11/29/2016 - 10:55 AM

Git friendly MySQL Dump

Git friendly MySQL Dump

With the default mysqldump format, each record dumped will generate an individual INSERT command in the dump file (i.e., the sql file), each on its own line. This is perfect for source control (e.g., svn, git, etc.) as it makes the diff and delta resolution much finer, and ultimately results in a more efficient source control process. However, for significantly sized tables, executing all those INSERT queries can potentially make restoration from the sql file prohibitively slow.

Using the --extended-insert option fixes the multiple INSERT problem by wrapping all the records into a single INSERT command on a single line in the dumped sql file. However, the source control process becomes very inefficient. The entire table contents is represented on a single line in the sql file, and if a single character changes anywhere in that table, source control will flag the entire line (i.e., the entire table) as the delta between versions. And, for large tables, this negates many of the benefits of using a formal source control system.

So ideally, for efficient database restoration, in the sql file, we want each table to be represented by a single INSERT. For an efficient source control process, in the sql file, we want each record in that INSERT command to reside on its own line.

My solution to this is the following back-up script:


cd my_git_directory/

ARGS="--host=myhostname --user=myusername --password=mypassword --opt --skip-dump-date --order-by-primary"
/usr/bin/mysqldump $ARGS --database mydatabase | sed 's$VALUES ($VALUES\n($g' | sed 's$),($),\n($g' > mydatabase.sql

git fetch origin master
git merge origin/master
git add mydatabase.sql
git commit -m "Daily backup."
git push origin master
The result is a sql file INSERT command format that looks like:

(r1c1value, r1c2value, r1c3value),
(r2c1value, r2c2value, r2c3value),
(r3c1value, r3c2value, r3c3value);
Some notes:

password on the command line ... I know, not secure, different discussion.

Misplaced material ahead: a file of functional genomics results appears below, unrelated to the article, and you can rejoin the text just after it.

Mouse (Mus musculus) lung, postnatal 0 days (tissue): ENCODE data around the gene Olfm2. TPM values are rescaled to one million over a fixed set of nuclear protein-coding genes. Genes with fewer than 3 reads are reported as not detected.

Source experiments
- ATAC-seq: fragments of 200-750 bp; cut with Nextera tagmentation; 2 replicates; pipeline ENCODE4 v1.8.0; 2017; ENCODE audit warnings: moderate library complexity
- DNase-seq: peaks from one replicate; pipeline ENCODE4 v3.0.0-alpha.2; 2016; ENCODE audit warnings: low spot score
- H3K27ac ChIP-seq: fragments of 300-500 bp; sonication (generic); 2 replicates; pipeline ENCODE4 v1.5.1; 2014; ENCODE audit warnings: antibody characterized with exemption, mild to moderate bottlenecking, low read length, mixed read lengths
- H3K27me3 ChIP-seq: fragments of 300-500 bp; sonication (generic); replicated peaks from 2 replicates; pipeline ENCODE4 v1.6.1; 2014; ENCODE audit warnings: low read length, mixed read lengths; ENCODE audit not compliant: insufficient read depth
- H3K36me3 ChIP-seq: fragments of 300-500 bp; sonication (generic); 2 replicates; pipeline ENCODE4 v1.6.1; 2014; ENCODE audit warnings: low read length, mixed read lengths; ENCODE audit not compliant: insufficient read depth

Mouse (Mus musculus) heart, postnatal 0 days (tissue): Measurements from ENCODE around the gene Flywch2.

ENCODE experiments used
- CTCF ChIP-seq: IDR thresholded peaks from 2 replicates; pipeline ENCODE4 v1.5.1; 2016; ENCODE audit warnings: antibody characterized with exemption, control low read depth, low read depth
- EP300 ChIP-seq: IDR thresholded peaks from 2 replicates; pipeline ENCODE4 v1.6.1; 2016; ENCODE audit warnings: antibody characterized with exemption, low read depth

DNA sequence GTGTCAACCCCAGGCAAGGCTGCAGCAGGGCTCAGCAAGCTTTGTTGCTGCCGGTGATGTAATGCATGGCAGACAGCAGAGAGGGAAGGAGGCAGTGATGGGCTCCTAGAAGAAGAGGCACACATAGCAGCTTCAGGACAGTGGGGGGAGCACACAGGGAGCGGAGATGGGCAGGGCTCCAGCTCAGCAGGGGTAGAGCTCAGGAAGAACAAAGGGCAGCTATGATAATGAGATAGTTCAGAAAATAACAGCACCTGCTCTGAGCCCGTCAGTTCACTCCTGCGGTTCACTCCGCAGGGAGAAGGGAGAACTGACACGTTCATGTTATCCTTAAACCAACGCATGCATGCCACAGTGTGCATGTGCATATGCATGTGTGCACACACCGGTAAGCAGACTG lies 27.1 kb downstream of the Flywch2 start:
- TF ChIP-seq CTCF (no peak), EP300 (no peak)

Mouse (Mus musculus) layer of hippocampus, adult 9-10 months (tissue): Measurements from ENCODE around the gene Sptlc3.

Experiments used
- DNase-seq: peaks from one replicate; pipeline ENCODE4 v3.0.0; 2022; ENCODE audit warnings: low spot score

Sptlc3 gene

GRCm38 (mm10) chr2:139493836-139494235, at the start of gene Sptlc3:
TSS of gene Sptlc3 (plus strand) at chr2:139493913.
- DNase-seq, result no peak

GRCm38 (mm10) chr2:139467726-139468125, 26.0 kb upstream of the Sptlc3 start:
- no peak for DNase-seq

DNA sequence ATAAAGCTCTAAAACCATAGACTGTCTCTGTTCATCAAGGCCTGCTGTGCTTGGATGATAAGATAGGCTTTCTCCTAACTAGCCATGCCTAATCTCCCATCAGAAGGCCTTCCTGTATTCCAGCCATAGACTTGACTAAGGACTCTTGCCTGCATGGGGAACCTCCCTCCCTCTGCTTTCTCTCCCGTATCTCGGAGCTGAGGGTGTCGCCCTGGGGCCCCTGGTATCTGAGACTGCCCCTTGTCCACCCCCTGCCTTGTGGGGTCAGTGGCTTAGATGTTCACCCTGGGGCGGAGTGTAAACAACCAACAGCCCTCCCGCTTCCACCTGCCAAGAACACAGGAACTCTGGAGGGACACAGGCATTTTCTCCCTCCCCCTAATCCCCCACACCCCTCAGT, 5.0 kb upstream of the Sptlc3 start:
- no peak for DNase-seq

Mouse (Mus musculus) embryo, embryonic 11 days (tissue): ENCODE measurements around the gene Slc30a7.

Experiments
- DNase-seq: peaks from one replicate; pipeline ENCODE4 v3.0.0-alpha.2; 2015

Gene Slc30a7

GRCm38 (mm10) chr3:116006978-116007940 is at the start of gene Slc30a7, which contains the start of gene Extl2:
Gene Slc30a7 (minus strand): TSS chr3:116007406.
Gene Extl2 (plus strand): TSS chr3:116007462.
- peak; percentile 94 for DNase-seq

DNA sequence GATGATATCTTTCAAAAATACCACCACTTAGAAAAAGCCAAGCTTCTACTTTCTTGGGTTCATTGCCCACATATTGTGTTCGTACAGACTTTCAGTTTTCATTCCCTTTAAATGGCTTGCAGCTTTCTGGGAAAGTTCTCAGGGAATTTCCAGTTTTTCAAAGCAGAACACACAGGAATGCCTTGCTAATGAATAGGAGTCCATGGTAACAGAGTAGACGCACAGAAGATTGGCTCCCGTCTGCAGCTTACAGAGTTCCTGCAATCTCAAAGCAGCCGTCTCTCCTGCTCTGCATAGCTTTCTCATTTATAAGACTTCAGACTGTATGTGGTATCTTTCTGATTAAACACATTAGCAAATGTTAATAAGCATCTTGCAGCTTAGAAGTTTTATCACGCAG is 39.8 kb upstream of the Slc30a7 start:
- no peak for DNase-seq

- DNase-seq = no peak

--opt: Among other things, turns on the --extended-insert option (i.e., one INSERT per table).
--skip-dump-date: mysqldump normally puts a date/time stamp in the sql file when created. This can become annoying in source control when the only delta between versions is that date/time stamp. The OS and source control system will date/time stamp the file and version. Its not really needed in the sql file.
The git commands are not central to the fundamental question (formatting the sql file), but shows how I get my sql file back into source control, something similar can be done with svn. When combining this sql file format with your source control of choice, you will find that when your users update their working copies, they only need to move the deltas (i.e., changed records) across the internet, and they can take advantage of diff utilities to easily see what records in the database have changed.
If you're dumping a database that resides on a remote server, if possible, run this script on that server to avoid pushing the entire contents of the database across the network with each dump.
If possible, establish a working source control repository for your sql files on the same server you are running this script from; check them into the repository from there. This will also help prevent having to push the entire database across the network with every dump.